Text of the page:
Cathy Kelly: Harper's lovely writing shines through - but that's no excuse for publishing this novel now
Published 15/07/2015 | 02:30
Best-selling author Cathy Kelly casts a writer’s eye over ‘Go Set a Watchman’
He was the hero of our school years - the charismatic Atticus Finch from Harper Lee's 1960 novel, 'To Kill a Mockingbird', linked inexorably with Gregory Peck's heroic lawyer and champion for men and women of colour in the film adaptation two years later.
For years, Lee's sole novel of Deep South racial prejudices moved students and non- students alike, and the only controversy was over rumours that her childhood friend, Truman Capote, had bitchily hinted that he had helped with the writing of it.
Fast forward fifty-something years to the discovery - in a safety deposit box - of the now elderly Nelle Harper Lee's original first novel, the precursor to Mockingbird and a novel of a very different hue.
Released yesterday to great trumpeting within the publishing world and already ranked number two on Amazon, 'Go Set A Watchman', has created its own controversy.
It turns out that the wonderful Atticus, who alienated an entire town by defending a man of colour accused of rape, is now a racist who is terrified that black people will get the vote. It's like watching a great statue brought to its knees.
So far, I've read half the book and the Atticus in this one is nothing like the man - though flawed - that I loved in 'Mockingbird', but it proves three things: that Lee was a great writer, worthy of her Pulitzer Prize; that Truman Capote had nothing to do with her writing; and just how much a brilliant editor can bring to a book.
When Nelle Harper Lee brought her book to editor Tay Hohoff in the 1950s, it was this modern version she held. A first draft, a hopeful novel.
It would take over two years for this novel to emerge from its chrysalis into the full beauty of 'To Kill A Mockingbird'.
The just-released 'Watchman' is that first draft - entirely unedited.
And no matter how beautifully written it is, it's still an early draft - the publication of which would have most authors reaching for the beta blockers with anxiety.
'Watchman' is the tale of an adult Scout - going by her grown-up name, Jean-Louise. Still tomboyish, she returns home from New York to Alabama to discover that her beloved father has joined the Ku Klux Klan.
A horrified Scout likens her father's views to those of Hitler and Goebbels.
A quote from Isiaiah explains the novel's curious title: 'For thus hath the Lord said unto me, Go, set a watchman, let him declare what he seeth.'
With the help of Hohoff (with whom she became so close, that Lee gave him an abandoned kitten she found) Harper Lee spent at least two years working and reworking this novel.
You can see how she and Tay must have discussed the themes, and one can only imagine the conversations: 'How about if Scout's father was not a racist of his time?', or 'How about if he was that good man, the man who risked all to save someone else's life'?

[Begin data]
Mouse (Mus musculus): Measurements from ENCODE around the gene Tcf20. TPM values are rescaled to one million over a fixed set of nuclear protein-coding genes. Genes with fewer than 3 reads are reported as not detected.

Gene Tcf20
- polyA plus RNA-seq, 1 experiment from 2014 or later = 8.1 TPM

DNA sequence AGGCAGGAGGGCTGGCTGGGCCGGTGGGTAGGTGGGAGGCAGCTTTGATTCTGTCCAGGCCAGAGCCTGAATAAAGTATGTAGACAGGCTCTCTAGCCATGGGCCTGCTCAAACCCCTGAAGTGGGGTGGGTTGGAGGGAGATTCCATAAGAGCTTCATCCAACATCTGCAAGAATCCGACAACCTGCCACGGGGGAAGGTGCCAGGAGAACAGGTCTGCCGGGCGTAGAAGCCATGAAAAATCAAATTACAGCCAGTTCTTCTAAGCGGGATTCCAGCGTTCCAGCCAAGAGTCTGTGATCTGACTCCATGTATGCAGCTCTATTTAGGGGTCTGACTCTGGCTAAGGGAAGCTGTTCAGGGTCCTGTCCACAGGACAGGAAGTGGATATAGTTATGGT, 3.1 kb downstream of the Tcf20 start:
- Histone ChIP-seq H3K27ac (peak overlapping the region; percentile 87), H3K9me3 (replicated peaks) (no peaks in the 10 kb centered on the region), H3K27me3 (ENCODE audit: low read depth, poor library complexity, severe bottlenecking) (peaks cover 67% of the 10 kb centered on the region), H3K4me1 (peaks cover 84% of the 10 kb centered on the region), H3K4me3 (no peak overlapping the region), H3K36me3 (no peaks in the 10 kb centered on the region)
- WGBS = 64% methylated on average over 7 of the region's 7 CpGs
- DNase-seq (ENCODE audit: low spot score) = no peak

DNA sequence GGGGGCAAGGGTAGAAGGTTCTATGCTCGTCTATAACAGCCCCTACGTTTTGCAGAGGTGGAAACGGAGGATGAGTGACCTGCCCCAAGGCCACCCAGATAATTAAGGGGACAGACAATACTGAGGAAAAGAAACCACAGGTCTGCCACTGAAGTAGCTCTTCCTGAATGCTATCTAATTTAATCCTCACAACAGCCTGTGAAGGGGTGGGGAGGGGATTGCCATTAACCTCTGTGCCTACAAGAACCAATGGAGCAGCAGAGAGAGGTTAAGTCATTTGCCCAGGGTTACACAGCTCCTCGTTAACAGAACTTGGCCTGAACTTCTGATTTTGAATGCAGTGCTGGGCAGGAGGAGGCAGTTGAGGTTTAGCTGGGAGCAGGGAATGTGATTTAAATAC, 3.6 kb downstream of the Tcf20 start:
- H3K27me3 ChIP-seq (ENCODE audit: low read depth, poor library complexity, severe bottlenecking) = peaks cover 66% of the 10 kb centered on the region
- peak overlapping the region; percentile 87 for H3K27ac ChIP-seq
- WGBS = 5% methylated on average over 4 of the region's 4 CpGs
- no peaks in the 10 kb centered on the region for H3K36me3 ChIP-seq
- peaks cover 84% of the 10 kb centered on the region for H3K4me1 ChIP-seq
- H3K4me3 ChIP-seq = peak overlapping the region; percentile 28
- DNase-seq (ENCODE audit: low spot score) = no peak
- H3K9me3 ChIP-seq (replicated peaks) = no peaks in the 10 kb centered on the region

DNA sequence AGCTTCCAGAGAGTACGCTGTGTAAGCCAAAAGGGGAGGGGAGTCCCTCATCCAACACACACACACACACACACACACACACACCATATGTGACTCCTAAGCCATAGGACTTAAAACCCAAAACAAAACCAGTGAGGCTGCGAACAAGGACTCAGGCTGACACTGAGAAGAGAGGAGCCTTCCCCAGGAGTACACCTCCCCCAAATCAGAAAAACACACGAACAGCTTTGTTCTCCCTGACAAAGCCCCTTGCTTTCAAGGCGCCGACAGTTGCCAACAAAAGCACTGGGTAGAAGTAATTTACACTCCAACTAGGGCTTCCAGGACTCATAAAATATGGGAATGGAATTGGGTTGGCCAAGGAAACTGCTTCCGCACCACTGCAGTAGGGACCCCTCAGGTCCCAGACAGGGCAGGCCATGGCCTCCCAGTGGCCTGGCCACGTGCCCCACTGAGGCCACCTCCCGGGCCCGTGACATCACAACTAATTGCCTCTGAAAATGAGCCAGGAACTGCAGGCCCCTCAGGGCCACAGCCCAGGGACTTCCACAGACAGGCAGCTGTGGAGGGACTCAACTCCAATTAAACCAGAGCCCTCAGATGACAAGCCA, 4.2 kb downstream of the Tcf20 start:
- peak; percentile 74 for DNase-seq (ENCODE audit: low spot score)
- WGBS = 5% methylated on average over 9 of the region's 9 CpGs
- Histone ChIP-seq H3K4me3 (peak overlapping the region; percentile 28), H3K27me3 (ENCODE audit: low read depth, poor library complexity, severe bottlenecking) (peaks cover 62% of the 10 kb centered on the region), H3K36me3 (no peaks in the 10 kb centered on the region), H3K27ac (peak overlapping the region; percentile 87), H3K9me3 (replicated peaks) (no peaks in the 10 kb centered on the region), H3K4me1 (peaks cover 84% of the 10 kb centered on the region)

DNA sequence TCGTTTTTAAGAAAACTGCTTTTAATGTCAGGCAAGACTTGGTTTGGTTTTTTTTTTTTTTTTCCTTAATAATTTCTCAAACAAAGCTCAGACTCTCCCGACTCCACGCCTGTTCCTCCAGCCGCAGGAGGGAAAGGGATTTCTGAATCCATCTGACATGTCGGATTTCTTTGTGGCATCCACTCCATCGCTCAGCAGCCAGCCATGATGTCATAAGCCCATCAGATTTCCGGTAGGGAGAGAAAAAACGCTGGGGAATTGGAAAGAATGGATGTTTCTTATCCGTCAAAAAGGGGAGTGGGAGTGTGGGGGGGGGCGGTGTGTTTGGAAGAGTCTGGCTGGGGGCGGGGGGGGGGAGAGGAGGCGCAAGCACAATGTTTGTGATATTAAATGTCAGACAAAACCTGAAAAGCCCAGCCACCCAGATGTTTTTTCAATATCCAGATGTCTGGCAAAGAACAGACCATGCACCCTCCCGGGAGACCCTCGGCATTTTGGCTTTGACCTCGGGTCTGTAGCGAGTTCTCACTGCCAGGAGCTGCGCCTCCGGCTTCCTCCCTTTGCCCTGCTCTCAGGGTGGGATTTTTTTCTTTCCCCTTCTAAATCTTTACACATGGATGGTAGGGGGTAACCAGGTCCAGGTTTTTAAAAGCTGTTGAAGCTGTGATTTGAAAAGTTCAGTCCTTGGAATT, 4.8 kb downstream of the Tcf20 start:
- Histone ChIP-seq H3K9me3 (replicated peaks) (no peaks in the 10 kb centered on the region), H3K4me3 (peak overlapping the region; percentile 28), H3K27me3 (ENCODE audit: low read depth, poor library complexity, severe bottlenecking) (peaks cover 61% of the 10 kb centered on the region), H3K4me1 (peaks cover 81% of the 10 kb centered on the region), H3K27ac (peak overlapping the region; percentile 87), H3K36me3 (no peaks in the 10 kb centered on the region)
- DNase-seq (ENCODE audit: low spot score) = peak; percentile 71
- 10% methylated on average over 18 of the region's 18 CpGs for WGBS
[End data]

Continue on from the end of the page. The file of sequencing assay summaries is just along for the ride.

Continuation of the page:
As a writer, that relationship between author and editor can be such a joy - the third eye sees what you cannot, the editor finds a strand of story you had abandoned and brings it to the fore.
Maybe Harper - brilliant, talented Harper - had always toyed with the idea of an anti-racist Atticus Finch but needed the confidence of her editor to run with it.
Or in the beginning, when she turned up at the offices of BCE Lippincott with her draft in her hands, maybe she thought the power of her heroine's story would be stronger if she came back to the Deep South, where the trees bore Billie Holiday's Strange Fruit (lynched black bodies), and told people about another way of life where people of all colour could live together in equality.
Either way, this novel was found in a safety deposit box, the novel of an elderly lady who has had a stroke and lives with macular degeneration, a lady who undoubtedly has no energy or desire left to edit a book from another era of her life - and somehow, the carnival has come to town.
'Go Set A Watchman' is slower than 'Mockingbird', yet lyrical and sharp in its portrayal of that world of 1950s Alabama where black maids raise children until those children lose their colour blindness.
It's a story of eyes opening, the great coming home and ultimately seeing life as it really is without the rose-tinted glasses of youth. It is worth reading just to see Harper Lee's lovely writing on the page.
But despite some hints of another novel in that safety deposit box, there should be no more novels from a woman who is no longer able to rework her own writings.
At this stage they are her creations and belong to her alone.